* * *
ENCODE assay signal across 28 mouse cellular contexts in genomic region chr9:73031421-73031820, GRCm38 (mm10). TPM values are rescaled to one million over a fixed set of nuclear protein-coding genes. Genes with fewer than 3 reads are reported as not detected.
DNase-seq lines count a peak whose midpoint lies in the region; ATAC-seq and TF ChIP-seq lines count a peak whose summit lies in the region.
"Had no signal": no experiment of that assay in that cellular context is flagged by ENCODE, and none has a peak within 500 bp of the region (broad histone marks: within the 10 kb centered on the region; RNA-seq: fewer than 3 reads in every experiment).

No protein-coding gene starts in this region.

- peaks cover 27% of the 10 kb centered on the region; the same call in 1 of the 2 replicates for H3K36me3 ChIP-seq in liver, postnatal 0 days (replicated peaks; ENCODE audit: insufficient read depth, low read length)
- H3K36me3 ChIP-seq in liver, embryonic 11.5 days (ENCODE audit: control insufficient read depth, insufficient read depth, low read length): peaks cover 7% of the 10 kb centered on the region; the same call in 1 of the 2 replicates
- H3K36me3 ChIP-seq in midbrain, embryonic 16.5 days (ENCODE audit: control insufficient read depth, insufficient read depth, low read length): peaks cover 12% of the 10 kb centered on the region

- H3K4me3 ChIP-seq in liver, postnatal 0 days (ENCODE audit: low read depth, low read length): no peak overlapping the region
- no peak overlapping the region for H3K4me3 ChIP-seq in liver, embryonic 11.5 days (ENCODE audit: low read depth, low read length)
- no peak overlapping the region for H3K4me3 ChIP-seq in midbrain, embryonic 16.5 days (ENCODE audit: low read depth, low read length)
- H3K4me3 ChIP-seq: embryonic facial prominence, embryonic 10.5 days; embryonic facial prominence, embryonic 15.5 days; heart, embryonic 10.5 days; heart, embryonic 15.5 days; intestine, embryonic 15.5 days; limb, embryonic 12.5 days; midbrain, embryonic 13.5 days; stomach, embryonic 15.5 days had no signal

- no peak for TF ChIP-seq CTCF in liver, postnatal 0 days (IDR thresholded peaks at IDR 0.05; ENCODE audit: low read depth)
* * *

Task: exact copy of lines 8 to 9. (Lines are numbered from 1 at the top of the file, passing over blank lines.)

- H3K4me3 ChIP-seq in liver, postnatal 0 days (ENCODE audit: low read depth, low read length): no peak overlapping the region
- no peak overlapping the region for H3K4me3 ChIP-seq in liver, embryonic 11.5 days (ENCODE audit: low read depth, low read length)